Over 500 political workers detained in occupied Kashmir
SRINAGAR: In occupied Kashmir, over 500 political leaders and workers have been detained since India announced to repeal Article 370 of the Indian Constitution and divide the territory on communal line on Monday.
Almost all Hurriyat leaders including the All Parties Hurriyat Chairman, Syed Ali Gilani, and the Chairman of Hurriyat forum, Mirwaiz Umar Farooq, have been put under house arrest or in jails, Kashmir Media Service reported.
Political leaders and activists across the political spectrum have been detained in Srinagar as well as other parts of the Valley. As per the latest reports, about 560 such workers have been lodged in makeshift detention centres in Srinagar, Baramulla, Gurez and other areas, as jails and police stations of the valley were already overcrowded with the lodgment of hundreds of Hurriyat leaders and activists already booked under false cases.
This time around, the occupation authorities did not spare even pro-India politicians like Farooq Abdullah, Omar Abdullah, Mehbooba Mufti and Sajjad Lone – who always advanced India’s interests in the territory even at the cost of the sufferings of the Kashmiri people – and detained them.
There are reports of clashes between protesters and Indian troops from across the Kashmir valley but details are still not known because of the clampdown on communication links. At least six people have been martyred and over 100 injured so far due to the firing of Indian troops on demonstrations against the abrogation of Article 370.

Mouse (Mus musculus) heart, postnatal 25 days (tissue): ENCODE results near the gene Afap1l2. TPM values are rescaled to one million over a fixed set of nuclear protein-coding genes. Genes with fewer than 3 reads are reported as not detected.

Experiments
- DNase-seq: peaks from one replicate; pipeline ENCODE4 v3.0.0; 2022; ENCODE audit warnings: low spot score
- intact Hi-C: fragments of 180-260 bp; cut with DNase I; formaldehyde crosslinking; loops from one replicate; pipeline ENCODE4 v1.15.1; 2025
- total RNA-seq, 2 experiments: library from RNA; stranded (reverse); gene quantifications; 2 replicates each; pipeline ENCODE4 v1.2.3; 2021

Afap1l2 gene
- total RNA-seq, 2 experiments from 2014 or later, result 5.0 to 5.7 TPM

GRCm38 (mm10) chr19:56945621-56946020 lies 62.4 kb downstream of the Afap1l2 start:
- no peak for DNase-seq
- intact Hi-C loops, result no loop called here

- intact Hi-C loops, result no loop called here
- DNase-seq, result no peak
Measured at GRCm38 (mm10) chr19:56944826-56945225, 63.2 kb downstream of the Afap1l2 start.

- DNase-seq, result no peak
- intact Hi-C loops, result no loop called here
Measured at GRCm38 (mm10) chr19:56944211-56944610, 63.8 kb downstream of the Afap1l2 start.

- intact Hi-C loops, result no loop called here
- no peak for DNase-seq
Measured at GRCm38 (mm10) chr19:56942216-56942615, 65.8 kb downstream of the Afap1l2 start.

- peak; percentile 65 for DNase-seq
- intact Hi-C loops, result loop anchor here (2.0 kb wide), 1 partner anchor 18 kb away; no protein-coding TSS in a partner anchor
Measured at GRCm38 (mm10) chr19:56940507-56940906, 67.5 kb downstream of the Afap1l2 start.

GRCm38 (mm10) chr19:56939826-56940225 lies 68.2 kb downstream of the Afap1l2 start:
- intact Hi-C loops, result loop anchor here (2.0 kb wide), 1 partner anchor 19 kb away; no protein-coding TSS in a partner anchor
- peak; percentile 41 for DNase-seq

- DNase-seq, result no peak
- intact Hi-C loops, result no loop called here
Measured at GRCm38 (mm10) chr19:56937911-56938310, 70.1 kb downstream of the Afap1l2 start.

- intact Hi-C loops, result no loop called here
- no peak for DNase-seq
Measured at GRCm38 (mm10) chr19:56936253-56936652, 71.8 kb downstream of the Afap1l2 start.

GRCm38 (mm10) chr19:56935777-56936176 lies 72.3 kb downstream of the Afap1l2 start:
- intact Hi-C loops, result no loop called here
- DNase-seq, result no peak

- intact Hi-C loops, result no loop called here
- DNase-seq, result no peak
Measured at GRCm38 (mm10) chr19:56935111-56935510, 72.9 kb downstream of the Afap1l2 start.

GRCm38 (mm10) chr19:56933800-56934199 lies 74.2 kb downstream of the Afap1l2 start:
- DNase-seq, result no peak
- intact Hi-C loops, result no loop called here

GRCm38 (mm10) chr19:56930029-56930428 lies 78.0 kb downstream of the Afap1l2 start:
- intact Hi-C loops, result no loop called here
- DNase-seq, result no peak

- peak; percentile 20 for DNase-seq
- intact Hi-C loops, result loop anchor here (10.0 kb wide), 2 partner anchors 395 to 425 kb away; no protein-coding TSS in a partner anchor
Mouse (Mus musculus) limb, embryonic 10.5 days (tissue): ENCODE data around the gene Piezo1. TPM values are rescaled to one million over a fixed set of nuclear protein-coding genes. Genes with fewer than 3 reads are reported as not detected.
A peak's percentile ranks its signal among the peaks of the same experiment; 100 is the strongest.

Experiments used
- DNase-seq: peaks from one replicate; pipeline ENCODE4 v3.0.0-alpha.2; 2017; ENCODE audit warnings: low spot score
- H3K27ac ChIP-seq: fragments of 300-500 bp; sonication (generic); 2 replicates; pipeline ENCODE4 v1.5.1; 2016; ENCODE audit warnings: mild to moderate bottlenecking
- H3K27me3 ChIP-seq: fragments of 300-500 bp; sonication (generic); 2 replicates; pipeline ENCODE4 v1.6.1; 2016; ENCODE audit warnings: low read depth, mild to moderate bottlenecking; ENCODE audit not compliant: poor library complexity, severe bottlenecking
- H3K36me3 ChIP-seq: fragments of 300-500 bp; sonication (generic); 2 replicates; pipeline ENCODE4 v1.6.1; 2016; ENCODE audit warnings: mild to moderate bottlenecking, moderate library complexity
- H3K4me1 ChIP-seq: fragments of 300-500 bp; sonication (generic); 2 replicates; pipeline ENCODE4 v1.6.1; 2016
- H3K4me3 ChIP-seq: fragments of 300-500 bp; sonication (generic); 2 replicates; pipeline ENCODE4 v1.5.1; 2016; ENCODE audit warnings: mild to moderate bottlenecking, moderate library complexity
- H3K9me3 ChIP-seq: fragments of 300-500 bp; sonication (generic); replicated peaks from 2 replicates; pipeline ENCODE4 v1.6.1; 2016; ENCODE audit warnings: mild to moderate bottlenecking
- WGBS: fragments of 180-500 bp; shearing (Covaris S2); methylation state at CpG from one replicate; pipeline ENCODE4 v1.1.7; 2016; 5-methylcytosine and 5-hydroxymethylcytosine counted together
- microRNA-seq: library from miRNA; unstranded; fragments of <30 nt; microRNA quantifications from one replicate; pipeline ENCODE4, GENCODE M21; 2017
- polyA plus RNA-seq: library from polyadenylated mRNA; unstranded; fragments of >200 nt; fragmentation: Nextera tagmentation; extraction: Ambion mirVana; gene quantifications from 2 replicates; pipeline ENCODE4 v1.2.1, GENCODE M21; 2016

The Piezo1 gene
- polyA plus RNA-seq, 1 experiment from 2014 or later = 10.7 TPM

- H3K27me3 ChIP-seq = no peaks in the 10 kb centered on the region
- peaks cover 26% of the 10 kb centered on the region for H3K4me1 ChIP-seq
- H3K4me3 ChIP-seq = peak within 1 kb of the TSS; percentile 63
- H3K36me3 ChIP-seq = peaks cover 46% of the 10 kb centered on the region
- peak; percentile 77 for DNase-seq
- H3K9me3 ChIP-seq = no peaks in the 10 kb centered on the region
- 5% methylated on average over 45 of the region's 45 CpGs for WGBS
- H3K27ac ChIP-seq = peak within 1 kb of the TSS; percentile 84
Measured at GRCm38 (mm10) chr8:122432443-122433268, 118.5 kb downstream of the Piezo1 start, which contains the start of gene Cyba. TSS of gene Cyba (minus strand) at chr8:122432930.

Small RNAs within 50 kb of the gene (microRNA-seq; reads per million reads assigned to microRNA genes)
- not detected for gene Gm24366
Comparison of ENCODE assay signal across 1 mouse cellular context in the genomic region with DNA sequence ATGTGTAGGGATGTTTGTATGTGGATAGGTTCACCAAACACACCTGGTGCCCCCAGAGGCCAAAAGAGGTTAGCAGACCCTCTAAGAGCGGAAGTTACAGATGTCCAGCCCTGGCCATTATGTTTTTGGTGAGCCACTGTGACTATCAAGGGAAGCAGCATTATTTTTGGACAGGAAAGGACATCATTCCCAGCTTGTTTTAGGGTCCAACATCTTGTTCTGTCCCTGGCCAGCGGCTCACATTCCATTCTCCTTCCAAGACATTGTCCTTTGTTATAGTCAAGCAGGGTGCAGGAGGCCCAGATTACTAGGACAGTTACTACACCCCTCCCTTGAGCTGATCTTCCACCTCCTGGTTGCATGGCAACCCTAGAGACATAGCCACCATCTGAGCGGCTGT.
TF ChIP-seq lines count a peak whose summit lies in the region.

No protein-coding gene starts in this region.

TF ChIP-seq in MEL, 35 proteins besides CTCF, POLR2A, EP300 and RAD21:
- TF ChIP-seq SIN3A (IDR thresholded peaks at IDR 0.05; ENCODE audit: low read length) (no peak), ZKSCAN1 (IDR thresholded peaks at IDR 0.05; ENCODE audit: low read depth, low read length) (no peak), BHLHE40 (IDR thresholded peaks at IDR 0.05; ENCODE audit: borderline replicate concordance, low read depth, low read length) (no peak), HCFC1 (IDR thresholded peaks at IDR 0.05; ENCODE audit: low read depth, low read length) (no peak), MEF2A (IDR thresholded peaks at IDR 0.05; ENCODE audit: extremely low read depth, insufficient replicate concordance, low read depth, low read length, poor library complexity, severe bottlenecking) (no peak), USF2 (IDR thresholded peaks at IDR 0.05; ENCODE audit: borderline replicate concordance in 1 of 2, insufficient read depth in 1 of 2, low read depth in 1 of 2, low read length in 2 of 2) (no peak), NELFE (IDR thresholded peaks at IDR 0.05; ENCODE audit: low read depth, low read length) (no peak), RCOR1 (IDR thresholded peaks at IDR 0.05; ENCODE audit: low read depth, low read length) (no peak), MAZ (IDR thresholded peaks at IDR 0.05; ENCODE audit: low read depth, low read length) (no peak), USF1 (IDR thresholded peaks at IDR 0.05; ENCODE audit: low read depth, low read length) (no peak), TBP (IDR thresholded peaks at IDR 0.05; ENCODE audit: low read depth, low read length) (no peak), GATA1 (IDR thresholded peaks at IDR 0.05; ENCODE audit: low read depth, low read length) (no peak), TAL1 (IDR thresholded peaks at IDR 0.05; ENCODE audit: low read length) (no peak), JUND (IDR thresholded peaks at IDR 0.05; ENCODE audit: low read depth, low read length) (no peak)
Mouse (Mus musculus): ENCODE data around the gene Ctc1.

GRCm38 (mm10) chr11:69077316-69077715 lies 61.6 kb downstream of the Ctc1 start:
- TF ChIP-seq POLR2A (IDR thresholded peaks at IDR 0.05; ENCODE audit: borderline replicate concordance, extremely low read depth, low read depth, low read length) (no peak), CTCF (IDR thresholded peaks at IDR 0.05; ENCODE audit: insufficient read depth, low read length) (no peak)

Meanwhile, amid strict curfew, an eerie silence prevails in Srinagar with concertina wire barricades laid on deserted streets and heavy deployment of Indian police and armed forces’ personnel. People remain confined mostly indoors due to stringent restrictions as communication links have been snapped by the authorities to prevent anti-India demonstrations.
Aadil Dar, a Systems Engineer at a multi-national company in Gurgaon, on his return from the Kashmir valley to join duties after a brief visit to his parents said, “There is a complete restriction on information flow – telecommunication facilities like data, voice and landline are snapped.”
“We do not know how long this will continue. There is no way we can know the welfare of our near and dear ones. There is no contact with anyone from outside Kashmir or even within the city,” said Imtiyaz Beig, manager of the hotel, who wants to know about his family in the border town of Kupwara.